To what extent reanalysis products like ERA40 and NCEP/NCAR might also be compromised by similar problems regarding spurious long-term trends in pressure and wind needs further investigation. In general, variables derived from reanalysis data (wind speeds, pressure etc.) are assumed to be closely co-related to observations through data assimilation into state-of-the-art climate models. Even though reanalysis datasets are often referred to as ‘observations’, several studies highlight the possibility of detecting spurious long-term trends in reanalysis data caused, for example, by a regionally changing density of assimilated stations over time. As an example, Smits et al. (2005) found no trend in observed storminess over the Netherlands for 1962–2002, in contrast to the trend seen in NCEP/NCAR reanalysis data.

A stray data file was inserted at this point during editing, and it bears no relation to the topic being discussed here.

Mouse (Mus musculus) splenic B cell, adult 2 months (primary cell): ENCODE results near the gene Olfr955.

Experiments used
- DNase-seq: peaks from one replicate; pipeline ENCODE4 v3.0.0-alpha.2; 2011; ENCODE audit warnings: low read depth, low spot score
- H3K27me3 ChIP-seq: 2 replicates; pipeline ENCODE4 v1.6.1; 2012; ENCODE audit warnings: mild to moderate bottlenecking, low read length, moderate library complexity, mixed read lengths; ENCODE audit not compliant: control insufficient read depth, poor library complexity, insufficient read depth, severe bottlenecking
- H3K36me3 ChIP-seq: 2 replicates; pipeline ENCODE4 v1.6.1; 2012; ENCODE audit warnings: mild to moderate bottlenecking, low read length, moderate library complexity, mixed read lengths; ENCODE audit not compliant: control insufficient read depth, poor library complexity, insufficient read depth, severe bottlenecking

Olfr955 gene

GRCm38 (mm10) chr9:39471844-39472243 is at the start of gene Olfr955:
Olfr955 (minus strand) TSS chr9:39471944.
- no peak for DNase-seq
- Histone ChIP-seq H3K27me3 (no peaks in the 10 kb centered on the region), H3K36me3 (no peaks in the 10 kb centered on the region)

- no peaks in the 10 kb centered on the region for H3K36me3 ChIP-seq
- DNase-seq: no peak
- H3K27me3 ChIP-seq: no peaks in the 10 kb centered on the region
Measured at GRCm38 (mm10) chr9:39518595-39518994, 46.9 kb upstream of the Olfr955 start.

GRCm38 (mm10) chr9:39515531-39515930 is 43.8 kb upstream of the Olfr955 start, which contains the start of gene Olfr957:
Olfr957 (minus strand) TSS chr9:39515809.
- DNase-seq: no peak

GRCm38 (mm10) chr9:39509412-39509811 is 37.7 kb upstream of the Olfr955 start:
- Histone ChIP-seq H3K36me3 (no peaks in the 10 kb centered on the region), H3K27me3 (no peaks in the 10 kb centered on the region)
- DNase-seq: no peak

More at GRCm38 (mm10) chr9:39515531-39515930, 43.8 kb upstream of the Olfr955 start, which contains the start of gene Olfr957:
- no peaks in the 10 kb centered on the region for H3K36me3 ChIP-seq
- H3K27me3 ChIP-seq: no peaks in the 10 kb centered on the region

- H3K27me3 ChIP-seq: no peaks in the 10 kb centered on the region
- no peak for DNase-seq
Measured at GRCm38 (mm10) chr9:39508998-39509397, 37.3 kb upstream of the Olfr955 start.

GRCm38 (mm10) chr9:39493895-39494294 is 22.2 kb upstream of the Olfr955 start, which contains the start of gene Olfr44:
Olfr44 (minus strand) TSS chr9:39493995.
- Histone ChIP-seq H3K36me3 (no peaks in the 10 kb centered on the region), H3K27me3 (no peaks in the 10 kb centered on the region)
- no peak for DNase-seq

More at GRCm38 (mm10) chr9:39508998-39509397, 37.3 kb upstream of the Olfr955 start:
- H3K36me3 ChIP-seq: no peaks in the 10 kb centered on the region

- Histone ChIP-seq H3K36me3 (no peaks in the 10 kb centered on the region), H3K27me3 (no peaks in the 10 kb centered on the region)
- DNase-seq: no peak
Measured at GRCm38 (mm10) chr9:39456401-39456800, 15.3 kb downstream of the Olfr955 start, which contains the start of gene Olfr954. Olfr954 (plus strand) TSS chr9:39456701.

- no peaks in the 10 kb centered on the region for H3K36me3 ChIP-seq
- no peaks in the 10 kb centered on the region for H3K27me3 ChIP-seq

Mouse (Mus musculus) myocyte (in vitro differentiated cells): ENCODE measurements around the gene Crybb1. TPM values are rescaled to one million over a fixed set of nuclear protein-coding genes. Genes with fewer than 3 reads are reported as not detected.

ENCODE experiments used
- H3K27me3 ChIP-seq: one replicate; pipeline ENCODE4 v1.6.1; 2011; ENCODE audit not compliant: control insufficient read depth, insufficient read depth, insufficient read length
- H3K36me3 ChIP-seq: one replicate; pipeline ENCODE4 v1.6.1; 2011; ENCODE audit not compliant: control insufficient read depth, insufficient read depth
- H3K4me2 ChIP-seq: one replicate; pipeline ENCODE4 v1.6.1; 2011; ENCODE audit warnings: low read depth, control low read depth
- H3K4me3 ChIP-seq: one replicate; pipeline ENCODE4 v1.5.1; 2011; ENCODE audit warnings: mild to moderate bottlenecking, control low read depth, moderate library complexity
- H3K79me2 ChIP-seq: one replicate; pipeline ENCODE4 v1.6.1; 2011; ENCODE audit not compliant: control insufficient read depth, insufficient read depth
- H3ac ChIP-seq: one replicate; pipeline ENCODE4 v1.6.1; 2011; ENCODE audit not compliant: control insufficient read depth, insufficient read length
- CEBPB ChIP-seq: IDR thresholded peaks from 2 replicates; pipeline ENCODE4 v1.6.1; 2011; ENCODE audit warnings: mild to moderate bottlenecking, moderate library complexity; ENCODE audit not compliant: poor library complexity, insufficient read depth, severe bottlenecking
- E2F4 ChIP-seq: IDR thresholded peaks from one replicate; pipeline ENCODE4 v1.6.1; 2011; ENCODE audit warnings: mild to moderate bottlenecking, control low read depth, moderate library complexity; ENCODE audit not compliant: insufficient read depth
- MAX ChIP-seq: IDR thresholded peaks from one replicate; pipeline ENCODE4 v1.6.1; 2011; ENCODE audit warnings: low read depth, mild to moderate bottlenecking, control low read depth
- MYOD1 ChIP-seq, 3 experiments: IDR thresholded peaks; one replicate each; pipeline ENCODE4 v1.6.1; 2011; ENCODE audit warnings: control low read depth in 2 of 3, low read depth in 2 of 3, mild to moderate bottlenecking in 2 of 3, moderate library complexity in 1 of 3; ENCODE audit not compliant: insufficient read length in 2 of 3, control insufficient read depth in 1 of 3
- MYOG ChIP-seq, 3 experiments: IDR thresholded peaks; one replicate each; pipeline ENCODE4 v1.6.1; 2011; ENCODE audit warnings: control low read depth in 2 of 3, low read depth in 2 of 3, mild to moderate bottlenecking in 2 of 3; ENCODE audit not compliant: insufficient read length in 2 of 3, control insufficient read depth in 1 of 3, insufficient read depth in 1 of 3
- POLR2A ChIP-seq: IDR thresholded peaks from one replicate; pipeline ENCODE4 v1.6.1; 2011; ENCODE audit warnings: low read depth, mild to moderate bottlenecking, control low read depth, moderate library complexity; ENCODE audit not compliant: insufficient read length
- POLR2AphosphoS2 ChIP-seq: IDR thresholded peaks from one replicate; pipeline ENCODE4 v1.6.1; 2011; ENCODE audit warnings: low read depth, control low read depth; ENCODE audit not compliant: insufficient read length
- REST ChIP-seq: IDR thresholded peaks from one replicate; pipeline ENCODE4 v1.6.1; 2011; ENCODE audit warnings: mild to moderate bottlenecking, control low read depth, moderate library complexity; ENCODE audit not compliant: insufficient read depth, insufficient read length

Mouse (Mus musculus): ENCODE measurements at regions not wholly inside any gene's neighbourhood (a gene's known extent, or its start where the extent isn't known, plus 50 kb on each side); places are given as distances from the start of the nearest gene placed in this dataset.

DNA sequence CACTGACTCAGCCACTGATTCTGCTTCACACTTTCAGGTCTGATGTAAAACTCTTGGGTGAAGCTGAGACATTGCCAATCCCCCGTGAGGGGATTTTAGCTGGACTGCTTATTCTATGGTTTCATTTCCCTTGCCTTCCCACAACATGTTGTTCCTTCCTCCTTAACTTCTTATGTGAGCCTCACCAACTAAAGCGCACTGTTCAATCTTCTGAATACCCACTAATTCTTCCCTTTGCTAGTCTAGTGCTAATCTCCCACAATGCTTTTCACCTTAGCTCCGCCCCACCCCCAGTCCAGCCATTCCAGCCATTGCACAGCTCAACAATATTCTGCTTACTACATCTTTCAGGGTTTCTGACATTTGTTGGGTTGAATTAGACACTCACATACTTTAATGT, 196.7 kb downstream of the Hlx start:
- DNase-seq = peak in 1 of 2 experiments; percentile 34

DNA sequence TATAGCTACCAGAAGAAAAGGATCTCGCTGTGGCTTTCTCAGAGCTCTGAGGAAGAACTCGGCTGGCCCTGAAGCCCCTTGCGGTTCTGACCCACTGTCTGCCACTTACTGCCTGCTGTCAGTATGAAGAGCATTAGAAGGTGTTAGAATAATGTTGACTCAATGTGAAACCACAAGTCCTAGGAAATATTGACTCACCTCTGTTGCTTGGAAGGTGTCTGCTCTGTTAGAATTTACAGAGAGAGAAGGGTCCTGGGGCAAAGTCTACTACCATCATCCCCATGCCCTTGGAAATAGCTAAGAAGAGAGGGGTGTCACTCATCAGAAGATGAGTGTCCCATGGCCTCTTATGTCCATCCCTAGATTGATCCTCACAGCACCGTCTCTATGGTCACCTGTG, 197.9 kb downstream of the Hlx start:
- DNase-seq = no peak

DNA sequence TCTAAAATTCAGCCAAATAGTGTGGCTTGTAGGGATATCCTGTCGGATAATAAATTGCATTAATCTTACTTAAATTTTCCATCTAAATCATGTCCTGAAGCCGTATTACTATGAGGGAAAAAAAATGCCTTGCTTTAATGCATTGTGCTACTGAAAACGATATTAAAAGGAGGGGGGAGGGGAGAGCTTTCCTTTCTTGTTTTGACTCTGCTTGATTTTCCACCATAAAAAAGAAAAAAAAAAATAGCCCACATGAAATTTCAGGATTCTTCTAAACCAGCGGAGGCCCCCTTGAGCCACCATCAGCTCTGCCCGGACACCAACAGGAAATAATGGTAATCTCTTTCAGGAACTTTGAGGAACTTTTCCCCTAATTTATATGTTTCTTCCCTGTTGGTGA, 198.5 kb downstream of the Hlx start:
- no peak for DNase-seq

In addition to issues with data assimilation, there is also a resolution issue with the relatively coarse gridded NCEP/NCAR and ERA reanalysis . As might be expected (see Raible et al. 2008), this is more of a problem with NCEP/NCAR (triangular truncation of T62, approximately 1.9° in latitude and longitude) than ERA (for ERA40; T106, approximately 1.1°). Analysing storm tracks over the Euro-Atlantic sector (Trigo 2006) and the cyclone lifetime characteristics of the Northern Hemisphere (Löptien et al. 2008) in NCEP/NCAR and ERA, the results are comparable, or the summer season for the two different reanalysis products. Apart from spatial resolution issues, differences in dynamics, physical parameterisations of the models and assimilation of observations may also play a role in the quality of the data (see Ulbrich et al. 2009 and references therein).